Scaling up phylogenetic networks to genome-size data
Context: Reconstructing the evolutionary histories of organisms is of great importance for biologists aiming at clarifying the evolutionary relationships of organisms. This is a crucial step towards tackling major issues, such as characterizing the mosaic structure in plant genomes. Computer science has an important role to play here as evolutionary relationships are displayed by trees and graphs, which can be inferred from biological data by various algorithms, once a model has been chosen. Even though selected models are mathematically simple, most combinatorial optimization problems following them are NP-hard. The research process also involves going back and forth between a theoretical study and empirical results on real data. This allows to gain new insights in the proposed models and algorithms and ultimately to bring new knowledge to biologists.
Work to be done: Evolutionary relationships are traditionally displayed in tree-shaped diagrams called phylogenetic trees, where leaves are labelled by currently existing species. However, trees cannot represent evolutionary events such as recombination and hybridization, in which two lineages combine to form a new lineage. Single-rooted direct acyclic graphs (DAGs), also called here “phylogenetic networks”, can be used to display such complex evolutionary scenarios. The Genome Harvest project aims at the production of such networks for several plants of interest (rice, banana, citrus, tomato, …).
The main work of the internship will consist in investigating large matrices that store SNPs for numerous crop cultivars. SNPs are stored according to the order with which they appear along the genome. In such a matrix, each SNP partitions the cultivars, hence defines a set of at least two clusters. A method is sought to identify largest consecutive SNPs sets that correspond to compatible clusters, that is clusters that can be combined into a single tree. The matrix will then be decomposed into several such trees, whose incompatibilities give in turn information on the hybridization events that lead from a few founder plants to the observation of all current cultivars. The corresponding evolutionary scenario will be exposed by building phylogenetic networks from the trees inferred by analyzing SNPs matrices. The rice is the first target plant for which experimental data is available. This data was generated by the 3000 rice genomes project that involved the research community in Montpellier.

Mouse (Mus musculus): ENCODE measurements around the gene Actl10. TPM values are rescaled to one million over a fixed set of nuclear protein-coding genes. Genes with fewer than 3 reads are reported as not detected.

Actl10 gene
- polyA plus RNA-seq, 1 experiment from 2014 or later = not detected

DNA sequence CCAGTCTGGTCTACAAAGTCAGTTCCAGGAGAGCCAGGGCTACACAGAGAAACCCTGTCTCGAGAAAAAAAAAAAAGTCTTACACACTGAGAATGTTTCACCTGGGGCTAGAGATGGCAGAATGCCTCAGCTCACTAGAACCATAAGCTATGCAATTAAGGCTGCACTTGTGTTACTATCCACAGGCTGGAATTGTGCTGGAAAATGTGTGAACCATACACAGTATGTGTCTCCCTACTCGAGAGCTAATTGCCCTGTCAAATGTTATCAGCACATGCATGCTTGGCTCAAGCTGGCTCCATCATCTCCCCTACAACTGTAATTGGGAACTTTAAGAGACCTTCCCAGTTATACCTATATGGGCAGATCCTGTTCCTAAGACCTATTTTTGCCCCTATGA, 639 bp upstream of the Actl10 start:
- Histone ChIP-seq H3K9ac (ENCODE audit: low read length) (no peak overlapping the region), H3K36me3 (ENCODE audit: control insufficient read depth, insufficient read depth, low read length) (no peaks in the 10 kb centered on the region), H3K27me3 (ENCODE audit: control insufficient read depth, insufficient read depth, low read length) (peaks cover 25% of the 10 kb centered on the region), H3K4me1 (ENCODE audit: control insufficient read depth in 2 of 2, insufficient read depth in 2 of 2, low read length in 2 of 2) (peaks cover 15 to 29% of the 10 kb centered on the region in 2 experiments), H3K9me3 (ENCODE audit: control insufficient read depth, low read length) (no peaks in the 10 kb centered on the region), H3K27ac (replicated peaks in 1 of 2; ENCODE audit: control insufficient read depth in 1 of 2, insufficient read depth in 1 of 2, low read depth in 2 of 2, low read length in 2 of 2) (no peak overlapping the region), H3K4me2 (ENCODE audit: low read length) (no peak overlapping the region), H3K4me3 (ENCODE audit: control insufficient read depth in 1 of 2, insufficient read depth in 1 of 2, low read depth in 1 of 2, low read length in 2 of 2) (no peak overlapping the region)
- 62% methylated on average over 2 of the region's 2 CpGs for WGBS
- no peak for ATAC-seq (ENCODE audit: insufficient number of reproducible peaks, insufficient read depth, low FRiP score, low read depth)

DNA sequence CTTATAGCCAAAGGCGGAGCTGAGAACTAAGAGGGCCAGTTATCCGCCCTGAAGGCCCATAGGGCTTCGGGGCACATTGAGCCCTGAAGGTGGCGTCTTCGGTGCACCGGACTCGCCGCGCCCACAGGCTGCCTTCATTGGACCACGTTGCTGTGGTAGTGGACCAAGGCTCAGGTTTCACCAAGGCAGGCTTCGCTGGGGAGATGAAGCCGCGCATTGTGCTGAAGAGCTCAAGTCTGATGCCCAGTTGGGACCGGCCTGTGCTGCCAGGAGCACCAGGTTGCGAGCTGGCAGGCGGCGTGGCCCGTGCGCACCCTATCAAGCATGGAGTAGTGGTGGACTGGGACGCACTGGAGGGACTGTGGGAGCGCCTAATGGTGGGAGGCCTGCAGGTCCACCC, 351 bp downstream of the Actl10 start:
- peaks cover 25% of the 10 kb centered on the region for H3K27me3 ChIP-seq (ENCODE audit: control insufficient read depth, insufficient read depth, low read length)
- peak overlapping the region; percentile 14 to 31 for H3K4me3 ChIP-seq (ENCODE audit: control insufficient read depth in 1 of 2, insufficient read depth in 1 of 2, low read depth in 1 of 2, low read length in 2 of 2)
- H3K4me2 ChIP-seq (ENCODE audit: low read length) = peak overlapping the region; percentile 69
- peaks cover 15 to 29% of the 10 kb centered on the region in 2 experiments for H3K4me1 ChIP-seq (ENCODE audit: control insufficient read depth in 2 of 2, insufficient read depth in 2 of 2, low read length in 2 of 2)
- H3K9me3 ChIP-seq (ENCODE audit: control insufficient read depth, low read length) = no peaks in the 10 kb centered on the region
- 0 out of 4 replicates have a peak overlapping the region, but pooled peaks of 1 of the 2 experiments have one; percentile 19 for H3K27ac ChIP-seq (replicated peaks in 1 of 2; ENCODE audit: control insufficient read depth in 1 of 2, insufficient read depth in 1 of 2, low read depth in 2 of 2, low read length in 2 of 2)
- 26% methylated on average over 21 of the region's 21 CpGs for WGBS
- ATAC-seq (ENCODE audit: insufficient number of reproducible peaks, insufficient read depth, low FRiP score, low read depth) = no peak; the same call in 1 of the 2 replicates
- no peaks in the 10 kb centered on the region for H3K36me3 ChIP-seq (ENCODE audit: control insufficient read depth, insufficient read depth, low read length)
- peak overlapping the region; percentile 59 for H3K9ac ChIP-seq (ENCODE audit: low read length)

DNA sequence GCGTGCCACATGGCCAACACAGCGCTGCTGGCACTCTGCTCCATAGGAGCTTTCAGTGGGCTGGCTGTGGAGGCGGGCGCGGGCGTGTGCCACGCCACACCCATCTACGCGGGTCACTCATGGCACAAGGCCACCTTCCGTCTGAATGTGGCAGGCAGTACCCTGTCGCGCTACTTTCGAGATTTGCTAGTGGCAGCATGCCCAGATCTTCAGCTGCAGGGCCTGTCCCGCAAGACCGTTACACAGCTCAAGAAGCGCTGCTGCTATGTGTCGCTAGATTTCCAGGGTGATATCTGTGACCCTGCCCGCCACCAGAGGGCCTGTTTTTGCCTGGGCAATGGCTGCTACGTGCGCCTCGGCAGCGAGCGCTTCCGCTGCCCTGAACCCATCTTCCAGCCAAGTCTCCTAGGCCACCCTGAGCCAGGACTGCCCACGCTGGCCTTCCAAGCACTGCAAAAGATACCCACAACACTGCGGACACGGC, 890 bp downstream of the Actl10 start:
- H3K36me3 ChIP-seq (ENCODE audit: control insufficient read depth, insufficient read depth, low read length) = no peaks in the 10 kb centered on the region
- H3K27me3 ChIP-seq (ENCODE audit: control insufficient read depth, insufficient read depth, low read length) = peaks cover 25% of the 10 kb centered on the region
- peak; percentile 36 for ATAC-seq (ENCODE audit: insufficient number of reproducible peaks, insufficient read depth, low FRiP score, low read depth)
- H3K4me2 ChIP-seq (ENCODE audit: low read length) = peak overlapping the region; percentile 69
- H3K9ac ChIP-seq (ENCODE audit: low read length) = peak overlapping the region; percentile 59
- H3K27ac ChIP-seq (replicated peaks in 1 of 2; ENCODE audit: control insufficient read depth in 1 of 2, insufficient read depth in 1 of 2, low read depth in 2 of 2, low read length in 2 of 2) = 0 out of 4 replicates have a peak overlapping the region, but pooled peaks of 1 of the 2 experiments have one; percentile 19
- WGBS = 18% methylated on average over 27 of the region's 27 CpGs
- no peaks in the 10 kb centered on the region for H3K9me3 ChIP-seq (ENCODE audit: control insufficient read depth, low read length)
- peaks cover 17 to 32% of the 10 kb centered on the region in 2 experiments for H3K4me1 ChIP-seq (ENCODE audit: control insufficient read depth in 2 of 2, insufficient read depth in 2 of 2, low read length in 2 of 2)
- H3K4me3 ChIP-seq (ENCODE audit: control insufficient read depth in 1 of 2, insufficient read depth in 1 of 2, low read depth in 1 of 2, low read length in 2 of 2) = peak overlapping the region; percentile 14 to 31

The student will have a computer science and mathematical background and should have an interest in bridging algorithmic theory to applied problems.
Keywords: Algorithms, Models, Trees, Directed acyclic graphs, computational complexity, combinatorics, polynomial-time algorithms, dynamic programming, phylogenetics, reticulate evolution, approximation algorithms.
 D.H. Huson, R. Rupp and C. Scornavacca. Phylogenetic Networks. Cambridge University Press, 2011.
 C. Scornavacca and D.H. Huson. A survey of combinatorial methods for phylogenetic networks. Genome Biology and Evolution 3(2011), pp. 23-35.
 Li et al. The 3,000 rice genomes project: new opportunities and challenges for future rice research. GigaScience 3(2014), no. 1, pp. 1-3.